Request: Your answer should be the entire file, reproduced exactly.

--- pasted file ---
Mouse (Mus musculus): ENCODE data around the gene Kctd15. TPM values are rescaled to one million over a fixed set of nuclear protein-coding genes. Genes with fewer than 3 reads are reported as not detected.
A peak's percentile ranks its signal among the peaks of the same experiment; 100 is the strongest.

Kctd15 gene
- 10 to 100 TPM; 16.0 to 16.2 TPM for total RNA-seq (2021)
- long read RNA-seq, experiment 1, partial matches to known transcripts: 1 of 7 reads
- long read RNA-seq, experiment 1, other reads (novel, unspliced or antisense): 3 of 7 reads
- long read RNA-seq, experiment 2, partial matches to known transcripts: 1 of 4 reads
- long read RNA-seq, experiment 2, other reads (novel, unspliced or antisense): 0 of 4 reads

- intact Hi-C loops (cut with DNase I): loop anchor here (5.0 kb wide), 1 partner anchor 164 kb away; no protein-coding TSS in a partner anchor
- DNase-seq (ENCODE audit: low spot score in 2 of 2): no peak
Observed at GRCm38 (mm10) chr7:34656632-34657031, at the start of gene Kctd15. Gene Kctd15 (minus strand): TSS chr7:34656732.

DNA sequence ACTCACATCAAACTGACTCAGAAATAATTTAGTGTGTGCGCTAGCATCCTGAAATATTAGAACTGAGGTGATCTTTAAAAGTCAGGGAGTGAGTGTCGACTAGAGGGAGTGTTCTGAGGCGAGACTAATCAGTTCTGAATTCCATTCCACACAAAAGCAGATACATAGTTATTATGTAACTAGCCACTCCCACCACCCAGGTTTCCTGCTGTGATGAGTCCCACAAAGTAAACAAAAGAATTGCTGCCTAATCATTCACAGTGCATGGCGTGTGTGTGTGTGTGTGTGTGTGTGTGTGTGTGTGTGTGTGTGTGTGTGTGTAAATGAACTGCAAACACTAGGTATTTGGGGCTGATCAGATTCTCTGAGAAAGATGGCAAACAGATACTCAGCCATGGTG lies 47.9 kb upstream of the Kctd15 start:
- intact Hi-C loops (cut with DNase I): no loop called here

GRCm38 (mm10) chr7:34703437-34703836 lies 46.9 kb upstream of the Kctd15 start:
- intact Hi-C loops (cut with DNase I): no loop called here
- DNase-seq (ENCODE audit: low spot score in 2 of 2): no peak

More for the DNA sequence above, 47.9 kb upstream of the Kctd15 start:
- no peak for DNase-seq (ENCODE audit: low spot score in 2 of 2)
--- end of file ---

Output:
Mouse (Mus musculus): ENCODE data around the gene Kctd15. TPM values are rescaled to one million over a fixed set of nuclear protein-coding genes. Genes with fewer than 3 reads are reported as not detected.
A peak's percentile ranks its signal among the peaks of the same experiment; 100 is the strongest.

Kctd15 gene
- 10 to 100 TPM; 16.0 to 16.2 TPM for total RNA-seq (2021)
- long read RNA-seq, experiment 1, partial matches to known transcripts: 1 of 7 reads
- long read RNA-seq, experiment 1, other reads (novel, unspliced or antisense): 3 of 7 reads
- long read RNA-seq, experiment 2, partial matches to known transcripts: 1 of 4 reads
- long read RNA-seq, experiment 2, other reads (novel, unspliced or antisense): 0 of 4 reads

- intact Hi-C loops (cut with DNase I): loop anchor here (5.0 kb wide), 1 partner anchor 164 kb away; no protein-coding TSS in a partner anchor
- DNase-seq (ENCODE audit: low spot score in 2 of 2): no peak
Observed at GRCm38 (mm10) chr7:34656632-34657031, at the start of gene Kctd15. Gene Kctd15 (minus strand): TSS chr7:34656732.

DNA sequence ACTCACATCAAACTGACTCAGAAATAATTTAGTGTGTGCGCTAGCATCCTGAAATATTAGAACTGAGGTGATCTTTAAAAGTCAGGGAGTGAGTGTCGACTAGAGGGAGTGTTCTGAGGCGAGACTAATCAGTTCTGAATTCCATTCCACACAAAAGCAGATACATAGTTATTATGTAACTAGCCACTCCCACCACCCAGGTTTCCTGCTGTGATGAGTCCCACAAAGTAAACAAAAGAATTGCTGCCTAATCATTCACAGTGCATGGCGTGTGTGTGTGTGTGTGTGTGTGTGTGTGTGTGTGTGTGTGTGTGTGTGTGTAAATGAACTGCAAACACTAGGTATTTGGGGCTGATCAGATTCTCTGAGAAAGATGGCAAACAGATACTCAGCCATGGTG lies 47.9 kb upstream of the Kctd15 start:
- intact Hi-C loops (cut with DNase I): no loop called here

GRCm38 (mm10) chr7:34703437-34703836 lies 46.9 kb upstream of the Kctd15 start:
- intact Hi-C loops (cut with DNase I): no loop called here
- DNase-seq (ENCODE audit: low spot score in 2 of 2): no peak

More for the DNA sequence above, 47.9 kb upstream of the Kctd15 start:
- no peak for DNase-seq (ENCODE audit: low spot score in 2 of 2)